Continuing the discussion, Global Road Safety Partnership Chief Executive Officer David Cliff also highlighted the need to improve motor vehicle compulsory insurance schemes to better protect all the road users. He pointed out that in many countries, particularly low- and middle-income countries where most road fatalities occur, there is often times an absence of mandatory insurance cover to meet minimum injury and rehabilitation costs for road crash victims. Cliff explained the social and financial benefits of putting in place effective and affordable compulsory insurance systems for governments and insurers. He highlighted that embedding financial incentives in insurance products  and services to drive more safely and to drive safer vehicles offered opportunities to improve road safety.

Former Head of Zürich Sustainability Francis Bouchard explained that insurance companies can also help improve the safety of all road users through the collection of data related to driver behaviour and crashes. Enabling efficient data analysis of unsafe situations, these models can be used to encourage positive change in driving patterns and reduce fatalities. At a global level, the insurance industry is more and more committed to make our roads safer and he reminded participants that insurance is only one element of a larger ecosystem. Insurance policies can act as a powerful and effective behavioural game-changer when regulation and education accompanying the evolution.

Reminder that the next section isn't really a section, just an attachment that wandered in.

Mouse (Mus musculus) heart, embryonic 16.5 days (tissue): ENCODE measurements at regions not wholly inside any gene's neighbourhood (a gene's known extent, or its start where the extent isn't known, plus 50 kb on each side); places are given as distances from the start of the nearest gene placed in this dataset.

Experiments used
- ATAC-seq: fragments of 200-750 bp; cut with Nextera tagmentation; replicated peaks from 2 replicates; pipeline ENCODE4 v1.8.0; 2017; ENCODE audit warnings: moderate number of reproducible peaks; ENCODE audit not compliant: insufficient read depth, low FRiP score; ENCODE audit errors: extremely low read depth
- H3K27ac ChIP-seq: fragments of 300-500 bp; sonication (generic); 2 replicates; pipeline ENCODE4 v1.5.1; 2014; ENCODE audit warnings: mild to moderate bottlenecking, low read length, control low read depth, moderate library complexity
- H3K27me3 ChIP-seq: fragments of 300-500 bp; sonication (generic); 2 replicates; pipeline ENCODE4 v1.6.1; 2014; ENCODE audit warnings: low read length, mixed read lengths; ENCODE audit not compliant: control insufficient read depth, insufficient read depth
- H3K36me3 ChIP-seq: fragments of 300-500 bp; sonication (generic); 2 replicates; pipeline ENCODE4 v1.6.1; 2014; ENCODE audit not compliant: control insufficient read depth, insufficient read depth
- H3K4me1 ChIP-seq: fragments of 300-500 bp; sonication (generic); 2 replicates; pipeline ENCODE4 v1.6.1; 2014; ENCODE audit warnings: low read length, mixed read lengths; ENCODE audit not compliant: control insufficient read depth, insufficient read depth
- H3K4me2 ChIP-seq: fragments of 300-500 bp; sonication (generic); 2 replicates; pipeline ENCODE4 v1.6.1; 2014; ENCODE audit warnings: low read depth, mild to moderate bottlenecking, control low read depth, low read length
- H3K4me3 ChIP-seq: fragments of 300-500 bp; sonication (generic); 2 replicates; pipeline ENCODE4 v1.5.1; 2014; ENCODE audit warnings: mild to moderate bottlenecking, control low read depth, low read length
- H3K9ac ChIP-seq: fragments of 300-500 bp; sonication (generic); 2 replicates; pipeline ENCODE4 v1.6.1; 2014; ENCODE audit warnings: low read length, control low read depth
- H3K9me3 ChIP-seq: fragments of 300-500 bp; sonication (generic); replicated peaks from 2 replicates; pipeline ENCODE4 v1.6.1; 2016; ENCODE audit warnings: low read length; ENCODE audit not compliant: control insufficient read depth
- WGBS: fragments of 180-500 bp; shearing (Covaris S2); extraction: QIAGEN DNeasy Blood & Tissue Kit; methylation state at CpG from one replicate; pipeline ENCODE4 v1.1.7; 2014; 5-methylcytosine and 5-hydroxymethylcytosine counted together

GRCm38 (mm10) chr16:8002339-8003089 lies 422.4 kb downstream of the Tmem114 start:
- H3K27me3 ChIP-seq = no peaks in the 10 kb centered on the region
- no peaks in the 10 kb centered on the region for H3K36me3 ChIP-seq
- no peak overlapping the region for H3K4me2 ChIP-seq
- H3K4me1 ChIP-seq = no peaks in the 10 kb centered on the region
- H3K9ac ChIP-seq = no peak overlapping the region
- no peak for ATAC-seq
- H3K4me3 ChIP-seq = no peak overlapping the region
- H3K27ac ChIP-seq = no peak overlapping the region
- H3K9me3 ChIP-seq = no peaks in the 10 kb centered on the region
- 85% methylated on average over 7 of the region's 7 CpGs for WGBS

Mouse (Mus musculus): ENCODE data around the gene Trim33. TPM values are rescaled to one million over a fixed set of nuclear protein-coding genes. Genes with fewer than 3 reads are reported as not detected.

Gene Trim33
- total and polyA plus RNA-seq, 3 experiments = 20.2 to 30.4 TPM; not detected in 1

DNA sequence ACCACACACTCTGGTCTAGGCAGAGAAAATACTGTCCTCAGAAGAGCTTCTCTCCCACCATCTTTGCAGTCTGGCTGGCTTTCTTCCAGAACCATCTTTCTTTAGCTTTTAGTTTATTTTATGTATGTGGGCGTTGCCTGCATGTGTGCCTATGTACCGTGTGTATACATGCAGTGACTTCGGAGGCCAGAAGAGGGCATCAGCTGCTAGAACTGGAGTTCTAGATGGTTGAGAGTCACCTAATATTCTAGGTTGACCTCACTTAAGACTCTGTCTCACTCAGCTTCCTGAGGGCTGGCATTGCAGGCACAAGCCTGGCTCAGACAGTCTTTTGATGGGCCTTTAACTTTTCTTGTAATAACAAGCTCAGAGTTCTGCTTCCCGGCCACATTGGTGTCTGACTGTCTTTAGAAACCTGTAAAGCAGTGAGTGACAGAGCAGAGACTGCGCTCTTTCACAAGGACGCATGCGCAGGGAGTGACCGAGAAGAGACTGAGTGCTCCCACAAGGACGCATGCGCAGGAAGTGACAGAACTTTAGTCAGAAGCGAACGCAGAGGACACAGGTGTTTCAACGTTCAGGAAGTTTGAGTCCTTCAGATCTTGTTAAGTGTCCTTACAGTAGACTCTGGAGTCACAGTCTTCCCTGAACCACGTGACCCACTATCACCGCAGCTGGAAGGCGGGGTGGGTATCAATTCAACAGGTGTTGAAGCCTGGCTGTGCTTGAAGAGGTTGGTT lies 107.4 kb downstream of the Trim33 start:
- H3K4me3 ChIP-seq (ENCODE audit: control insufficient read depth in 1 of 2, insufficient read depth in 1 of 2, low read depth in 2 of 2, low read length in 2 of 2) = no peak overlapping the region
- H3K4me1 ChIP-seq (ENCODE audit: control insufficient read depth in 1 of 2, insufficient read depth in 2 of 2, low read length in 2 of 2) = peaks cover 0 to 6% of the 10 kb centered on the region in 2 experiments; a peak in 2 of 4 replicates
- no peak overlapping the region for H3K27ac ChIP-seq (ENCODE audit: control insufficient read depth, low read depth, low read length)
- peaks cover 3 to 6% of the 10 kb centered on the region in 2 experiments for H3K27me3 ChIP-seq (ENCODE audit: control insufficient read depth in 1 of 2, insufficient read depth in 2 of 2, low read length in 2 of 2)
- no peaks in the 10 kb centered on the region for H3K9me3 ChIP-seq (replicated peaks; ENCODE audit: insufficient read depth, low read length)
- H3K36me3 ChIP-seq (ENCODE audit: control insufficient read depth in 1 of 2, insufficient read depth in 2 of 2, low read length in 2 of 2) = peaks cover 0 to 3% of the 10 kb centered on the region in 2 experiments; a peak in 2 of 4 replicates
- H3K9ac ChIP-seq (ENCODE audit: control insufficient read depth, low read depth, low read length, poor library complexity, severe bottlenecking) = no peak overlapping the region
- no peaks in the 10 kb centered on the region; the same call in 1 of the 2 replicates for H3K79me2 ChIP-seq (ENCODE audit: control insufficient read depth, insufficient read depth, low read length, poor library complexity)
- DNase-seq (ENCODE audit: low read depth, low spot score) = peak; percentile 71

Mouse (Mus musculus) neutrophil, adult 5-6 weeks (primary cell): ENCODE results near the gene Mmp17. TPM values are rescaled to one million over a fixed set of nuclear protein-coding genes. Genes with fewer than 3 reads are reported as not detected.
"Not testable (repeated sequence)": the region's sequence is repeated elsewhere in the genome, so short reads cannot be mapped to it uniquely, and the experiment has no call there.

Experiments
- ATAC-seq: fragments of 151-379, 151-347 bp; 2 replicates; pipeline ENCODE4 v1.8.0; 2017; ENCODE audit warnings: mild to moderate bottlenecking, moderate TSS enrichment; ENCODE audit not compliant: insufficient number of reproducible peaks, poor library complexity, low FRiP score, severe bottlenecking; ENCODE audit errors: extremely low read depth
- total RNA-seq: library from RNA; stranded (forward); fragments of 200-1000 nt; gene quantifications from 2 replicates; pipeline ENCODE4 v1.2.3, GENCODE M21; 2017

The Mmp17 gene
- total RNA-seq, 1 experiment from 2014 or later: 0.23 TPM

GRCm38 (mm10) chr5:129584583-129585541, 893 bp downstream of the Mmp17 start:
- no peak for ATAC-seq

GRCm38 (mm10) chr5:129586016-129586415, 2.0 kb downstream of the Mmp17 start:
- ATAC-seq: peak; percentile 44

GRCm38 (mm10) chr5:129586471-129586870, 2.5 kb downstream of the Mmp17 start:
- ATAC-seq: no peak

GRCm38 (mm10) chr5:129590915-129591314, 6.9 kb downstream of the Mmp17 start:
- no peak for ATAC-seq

eDriving Customer Success Director of Europe, Middle East and Africa, Nick List discussed the benefits of new telematics devices — whether in-built by the manufacturer or powered through a mobile app — and their ability to positively influence driver behaviour towards a 'crash-free culture'. He emphasised the need to define common standards to assess safe driving behaviours, encouraged measures to continuously drive and monitor change through coaching, training, and continuous improvement, and promoted greater use of technology to collate and analyse data.